Tea Party group wants to recall Menendez
By Editor | December 29th, 2009 - 10:29am
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Citing partisan politics and votes against limiting the government’s control over health care, the Sussex County Tea Party has launched a petition drive to recall U.S. Sen. Robert Menendez (D-Hoboken), a massive undertaking that would require the signatures of 1,306,224 registered voters to get on the ballot.

New Jersey is one of eighteen states that allow voters to recall statewide elected officials. Elected officials can face recall elections if organizers follow specific legal guidelines and collect the signatures of one quarter of all registered voters.  As of last month, New Jersey has 5,224,896 registered voters.

The Tea Party, a grass-roots group that supports “fiscal responsibility, individual liberty and limited government,” says they filed a notice of intention with Secretary of State Nina Mitchell Wells on September 25.  On November 25, the recall committee filed a civil complaint in Superior Court against Wells, alleging that she failed to comply with their notice.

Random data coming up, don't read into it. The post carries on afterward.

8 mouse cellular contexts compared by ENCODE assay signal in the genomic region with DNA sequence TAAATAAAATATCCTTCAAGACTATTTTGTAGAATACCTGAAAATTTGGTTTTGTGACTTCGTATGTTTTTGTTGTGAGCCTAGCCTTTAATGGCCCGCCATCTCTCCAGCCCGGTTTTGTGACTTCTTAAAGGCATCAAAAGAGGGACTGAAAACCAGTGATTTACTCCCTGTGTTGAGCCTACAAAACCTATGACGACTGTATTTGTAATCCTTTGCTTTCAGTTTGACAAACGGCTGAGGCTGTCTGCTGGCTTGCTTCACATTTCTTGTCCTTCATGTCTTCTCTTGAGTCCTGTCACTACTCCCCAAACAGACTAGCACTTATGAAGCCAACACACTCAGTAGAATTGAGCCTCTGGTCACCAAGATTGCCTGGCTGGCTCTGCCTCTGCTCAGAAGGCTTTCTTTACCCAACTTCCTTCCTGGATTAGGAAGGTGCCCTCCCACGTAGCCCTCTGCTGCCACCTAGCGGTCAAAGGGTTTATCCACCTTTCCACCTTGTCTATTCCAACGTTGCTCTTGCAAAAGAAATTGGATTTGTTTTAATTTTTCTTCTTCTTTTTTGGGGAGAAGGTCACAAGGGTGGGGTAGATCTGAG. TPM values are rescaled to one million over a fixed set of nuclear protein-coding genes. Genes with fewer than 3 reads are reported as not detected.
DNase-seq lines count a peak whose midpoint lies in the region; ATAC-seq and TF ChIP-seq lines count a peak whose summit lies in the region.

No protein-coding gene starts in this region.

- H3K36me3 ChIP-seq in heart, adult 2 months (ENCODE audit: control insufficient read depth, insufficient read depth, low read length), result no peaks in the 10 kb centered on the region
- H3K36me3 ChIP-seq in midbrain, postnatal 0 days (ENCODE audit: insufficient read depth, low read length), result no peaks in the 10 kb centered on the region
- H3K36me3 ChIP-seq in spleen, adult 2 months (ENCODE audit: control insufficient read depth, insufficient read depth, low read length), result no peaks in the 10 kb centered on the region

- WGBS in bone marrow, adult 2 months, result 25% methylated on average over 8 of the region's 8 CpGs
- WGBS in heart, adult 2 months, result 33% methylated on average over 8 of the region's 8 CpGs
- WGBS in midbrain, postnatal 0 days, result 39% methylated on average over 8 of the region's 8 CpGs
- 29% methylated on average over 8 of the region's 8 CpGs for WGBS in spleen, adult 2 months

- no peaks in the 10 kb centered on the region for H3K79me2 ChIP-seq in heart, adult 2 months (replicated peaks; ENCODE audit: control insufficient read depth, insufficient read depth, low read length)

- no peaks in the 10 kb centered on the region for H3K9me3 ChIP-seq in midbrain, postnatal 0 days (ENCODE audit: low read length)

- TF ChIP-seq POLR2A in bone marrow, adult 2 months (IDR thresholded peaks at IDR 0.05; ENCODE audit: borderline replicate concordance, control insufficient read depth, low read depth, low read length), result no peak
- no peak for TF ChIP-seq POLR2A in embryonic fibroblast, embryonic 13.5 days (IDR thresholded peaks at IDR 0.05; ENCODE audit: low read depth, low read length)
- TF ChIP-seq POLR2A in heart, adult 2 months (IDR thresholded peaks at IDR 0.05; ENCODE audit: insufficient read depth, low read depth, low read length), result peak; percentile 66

“Senator Menendez has sided with rigidly partisan politicians in his repeated votes for cloture on a variety of key bills, stifling public debate in the Senate and denying New Jersey citizens transparency,” the recall committee said in a statement released today.  “For example, the Senator voted down an amendment that would have prevented Medicare from being raided for new entitlements and another that would have limited the government's control over the health care of American families.  During this difficult financial period when Americans are cutting their own budgets and trying to save every penny, Senator Menendez voted down proposals to remove from spending bills a number of extravagant, excessive multi-million dollar projects that offered little or no short-term economic benefits.”

The Sussex Tea Party is run by RoseAnn Salanitri and Tim Adriance.  Their lawyer is Dan Silberstein.

 

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Quote of the Day

quote of the day

"Gov. Chris Christie says he won’t campaign for the Republican gubernatorial candidate in New York because the cause is hopeless: Gov. Andrew Cuomo is ahead by more than 30 points. But he will campaign in New Hampshire, over and over, where the Republican is also trailing by more than 30 points. What’s the reason? It may be that New Hampshire holds the nation’s first presidential primary. It may be that he doesn’t want to mess with Cuomo, who knows where the skeletons are buried at the Port Authority. But one thing is certain: Gov. Straight Talk is spinning again. And it seems to be habit-forming." - columnist Tom Moran

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